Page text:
♦ Mps vote for bigger role in Brexit process
♦ Three junior ministers quit UK govt
♦ DUP to vote against May's Brexit deal
Britain's parliament sought a new Brexit approach yesterday after seizing the initiative from Prime Minister Theresa May in a historic vote taken to stave off a looming "no-deal" divorce.
Lawmakers exasperated by Britain's failed efforts to split from the European Union after three years of debates and negotiations voted Monday to give themselves a broader say on what happens next.
The motion creates parliamentary time for MPs to come up with their own proposals in place of the ill-loved deal May struck with Brussels at the end of last year.
The unprecedented measure passed by a 329-302 margin and saw three junior ministers quit the government to vote against the premier.
Richard Harrington said he resigned as business minister because May's course and the resulting impasse had left Britain with "a democratic deficit".
Junior foreign minister Alistair Burt said he quit to help the House of Commons "come to a conclusion for the country's sake".
The measure was backed primarily by europhiles who want to either reverse Brexit or preserve much closer economic ties with the remaining 27 EU states.
No one is entirely sure how parliament will approach its new role in the week the 46-year partnership was scheduled to have ended.
EU leaders pushed back Brexit day to April 12 after meeting May in Brussels last week and deciding that Britain still did not know what it wanted to do.
The proposed agenda submitted to parliament Tuesday would see MPs first pick through an array of choices today.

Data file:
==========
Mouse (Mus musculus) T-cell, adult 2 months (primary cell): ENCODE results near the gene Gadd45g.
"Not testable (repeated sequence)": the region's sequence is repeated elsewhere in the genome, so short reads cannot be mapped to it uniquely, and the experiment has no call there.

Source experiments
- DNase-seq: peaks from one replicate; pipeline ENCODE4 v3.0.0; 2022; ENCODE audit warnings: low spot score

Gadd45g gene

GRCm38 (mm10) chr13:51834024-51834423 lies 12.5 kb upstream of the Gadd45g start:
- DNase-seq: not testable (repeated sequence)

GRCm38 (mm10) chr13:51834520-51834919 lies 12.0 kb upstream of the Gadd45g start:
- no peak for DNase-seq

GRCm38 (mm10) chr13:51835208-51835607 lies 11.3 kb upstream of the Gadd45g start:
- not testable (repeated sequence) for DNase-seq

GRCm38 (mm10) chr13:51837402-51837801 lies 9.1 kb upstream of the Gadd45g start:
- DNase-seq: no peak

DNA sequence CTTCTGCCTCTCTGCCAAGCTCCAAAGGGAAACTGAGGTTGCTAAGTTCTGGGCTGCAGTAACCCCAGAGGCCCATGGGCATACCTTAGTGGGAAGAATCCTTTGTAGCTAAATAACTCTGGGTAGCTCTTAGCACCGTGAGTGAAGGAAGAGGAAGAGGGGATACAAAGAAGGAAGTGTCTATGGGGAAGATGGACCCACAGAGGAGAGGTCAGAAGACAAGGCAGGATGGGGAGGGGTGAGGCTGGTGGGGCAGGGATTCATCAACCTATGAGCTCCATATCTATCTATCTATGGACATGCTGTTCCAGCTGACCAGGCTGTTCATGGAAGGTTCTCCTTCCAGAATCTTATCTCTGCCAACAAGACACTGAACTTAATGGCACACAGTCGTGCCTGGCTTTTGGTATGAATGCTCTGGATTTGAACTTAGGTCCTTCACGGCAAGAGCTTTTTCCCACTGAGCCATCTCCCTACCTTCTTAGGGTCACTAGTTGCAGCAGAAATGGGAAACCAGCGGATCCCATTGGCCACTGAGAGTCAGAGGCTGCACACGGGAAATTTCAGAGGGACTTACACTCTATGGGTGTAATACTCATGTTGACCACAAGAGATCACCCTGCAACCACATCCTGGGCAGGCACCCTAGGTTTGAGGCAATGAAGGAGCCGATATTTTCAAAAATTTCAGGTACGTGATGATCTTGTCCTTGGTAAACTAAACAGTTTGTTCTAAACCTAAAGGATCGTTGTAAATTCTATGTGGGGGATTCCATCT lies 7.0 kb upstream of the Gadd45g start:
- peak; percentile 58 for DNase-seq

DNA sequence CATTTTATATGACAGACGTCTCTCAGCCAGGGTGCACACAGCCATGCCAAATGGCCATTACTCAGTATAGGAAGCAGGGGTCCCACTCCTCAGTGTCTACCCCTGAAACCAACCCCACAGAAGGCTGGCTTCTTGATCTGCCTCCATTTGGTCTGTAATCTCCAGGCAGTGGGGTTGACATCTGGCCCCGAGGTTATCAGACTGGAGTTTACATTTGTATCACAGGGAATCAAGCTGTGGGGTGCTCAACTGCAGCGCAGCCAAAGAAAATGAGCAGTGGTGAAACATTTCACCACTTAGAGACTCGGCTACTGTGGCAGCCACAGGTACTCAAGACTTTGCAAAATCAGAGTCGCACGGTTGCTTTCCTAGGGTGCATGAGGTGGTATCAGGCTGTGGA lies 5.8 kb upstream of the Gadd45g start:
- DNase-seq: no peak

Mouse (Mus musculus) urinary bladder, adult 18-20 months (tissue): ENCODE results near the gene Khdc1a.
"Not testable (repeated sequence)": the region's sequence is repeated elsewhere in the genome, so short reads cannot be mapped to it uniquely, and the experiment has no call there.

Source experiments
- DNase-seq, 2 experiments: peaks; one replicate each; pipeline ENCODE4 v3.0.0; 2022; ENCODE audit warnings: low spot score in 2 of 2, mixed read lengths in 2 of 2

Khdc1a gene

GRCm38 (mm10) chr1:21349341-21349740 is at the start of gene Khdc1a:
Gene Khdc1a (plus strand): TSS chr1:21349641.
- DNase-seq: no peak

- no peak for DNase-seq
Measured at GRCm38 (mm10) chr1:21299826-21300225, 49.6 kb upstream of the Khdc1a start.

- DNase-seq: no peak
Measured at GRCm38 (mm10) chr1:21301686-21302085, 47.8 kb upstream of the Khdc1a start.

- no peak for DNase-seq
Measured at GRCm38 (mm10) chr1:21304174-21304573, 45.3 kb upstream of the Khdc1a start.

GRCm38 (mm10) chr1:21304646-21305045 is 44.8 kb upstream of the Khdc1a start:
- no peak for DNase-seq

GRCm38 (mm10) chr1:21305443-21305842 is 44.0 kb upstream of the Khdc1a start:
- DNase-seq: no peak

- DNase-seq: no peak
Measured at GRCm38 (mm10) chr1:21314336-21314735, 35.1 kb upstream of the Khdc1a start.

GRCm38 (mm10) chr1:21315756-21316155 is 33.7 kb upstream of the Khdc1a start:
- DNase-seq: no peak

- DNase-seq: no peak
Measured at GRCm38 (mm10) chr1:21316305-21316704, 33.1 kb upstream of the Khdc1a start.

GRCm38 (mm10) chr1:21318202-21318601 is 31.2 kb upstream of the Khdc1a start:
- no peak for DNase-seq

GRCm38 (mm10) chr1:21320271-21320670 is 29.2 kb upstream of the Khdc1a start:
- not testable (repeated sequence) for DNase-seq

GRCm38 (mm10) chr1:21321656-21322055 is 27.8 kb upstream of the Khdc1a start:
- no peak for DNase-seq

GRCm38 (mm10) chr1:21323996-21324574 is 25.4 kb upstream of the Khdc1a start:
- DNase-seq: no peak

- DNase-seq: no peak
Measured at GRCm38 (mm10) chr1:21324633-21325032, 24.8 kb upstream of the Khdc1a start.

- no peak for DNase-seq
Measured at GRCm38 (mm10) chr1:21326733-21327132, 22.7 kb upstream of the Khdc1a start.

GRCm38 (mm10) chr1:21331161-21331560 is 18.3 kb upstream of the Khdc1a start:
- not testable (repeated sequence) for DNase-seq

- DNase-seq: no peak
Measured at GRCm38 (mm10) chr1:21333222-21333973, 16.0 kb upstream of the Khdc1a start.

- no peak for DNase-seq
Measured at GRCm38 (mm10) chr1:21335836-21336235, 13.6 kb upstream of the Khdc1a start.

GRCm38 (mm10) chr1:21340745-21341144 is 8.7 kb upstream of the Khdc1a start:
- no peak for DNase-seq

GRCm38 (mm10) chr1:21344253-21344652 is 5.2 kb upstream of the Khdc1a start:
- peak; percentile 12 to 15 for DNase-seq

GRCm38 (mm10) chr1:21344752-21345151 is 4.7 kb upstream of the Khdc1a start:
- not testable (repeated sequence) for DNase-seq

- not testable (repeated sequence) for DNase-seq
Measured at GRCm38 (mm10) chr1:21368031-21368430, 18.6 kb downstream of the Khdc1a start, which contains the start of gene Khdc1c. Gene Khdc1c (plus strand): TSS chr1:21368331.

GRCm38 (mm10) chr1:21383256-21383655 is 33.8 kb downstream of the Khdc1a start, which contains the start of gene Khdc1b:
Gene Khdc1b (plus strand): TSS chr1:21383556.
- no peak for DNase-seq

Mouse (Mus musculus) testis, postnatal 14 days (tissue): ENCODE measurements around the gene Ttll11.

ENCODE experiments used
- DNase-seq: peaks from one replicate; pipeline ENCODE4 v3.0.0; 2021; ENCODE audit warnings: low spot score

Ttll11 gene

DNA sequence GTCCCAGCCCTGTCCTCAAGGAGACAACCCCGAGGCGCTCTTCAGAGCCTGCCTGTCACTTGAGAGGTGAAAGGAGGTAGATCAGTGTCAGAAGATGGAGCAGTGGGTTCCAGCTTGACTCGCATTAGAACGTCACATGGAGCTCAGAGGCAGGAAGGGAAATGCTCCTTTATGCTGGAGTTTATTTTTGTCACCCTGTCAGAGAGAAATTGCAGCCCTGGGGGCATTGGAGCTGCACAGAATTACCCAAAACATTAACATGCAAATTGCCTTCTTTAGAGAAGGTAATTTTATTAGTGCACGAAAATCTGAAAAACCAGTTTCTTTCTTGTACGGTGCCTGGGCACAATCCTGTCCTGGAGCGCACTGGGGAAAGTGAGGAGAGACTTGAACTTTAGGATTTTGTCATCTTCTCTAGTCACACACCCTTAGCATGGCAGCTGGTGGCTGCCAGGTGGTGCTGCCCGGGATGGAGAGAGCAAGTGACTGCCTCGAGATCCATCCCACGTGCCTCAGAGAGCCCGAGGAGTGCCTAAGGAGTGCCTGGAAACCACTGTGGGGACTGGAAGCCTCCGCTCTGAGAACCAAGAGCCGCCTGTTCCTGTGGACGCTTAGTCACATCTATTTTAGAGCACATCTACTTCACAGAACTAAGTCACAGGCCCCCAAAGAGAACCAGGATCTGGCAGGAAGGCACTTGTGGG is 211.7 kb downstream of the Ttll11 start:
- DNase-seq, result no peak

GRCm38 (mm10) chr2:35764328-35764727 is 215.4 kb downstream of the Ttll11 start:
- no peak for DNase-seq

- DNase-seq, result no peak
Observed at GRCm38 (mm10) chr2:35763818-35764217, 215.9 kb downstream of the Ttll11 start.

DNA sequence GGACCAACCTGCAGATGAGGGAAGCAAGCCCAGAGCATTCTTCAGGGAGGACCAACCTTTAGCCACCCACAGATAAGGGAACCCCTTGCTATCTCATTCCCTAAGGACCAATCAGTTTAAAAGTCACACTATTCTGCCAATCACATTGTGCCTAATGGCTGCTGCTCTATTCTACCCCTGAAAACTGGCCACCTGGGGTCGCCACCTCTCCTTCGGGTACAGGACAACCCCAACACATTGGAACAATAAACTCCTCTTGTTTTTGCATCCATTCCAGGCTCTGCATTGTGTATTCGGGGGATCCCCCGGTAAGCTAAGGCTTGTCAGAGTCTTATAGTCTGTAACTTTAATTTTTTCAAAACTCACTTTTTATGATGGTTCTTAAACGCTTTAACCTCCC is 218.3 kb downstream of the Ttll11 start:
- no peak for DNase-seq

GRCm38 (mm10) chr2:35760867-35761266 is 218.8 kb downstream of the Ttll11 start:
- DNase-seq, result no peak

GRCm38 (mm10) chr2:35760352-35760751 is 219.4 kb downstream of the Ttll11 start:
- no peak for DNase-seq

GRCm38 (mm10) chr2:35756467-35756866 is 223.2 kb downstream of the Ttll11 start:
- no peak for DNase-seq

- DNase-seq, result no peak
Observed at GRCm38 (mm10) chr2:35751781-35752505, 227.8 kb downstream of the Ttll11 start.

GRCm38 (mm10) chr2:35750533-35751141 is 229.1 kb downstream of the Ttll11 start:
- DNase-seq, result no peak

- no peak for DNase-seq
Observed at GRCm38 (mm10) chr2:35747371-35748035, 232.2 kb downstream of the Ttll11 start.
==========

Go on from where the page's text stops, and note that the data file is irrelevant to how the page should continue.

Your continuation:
The biggest worry for May is a mooted plan for parliament in the following days to take an even firmer grip of the Brexit agenda by passing legislation that forces the government's hand.
Parliament's initial votes will be non-binding instructions that only carry political weight.
May has already signalled that she might ignore them if they contradict her Conservative party's 2017 election platform. It included a vow to take Britain out of the EU customs union and single market -- the two vast organisations that open borders and regulate trade across most of the European continent.
Parliament is now effectively re-considering how to go about Brexit all over again.
But there are some hints that the current political shift could be scaring some of the rebels into line.
Brexit hardliner Jacob Rees-Mogg -- who heads the ultra-conservative European Research Group (ERG) group in May's party -- conceded on a political podcast on Tuesday that "Mrs May's deal is better than not leaving at all".
But Northern Ireland's Democratic Unionist Party (DUP) that supports May in parliament continues to oppose the agreement.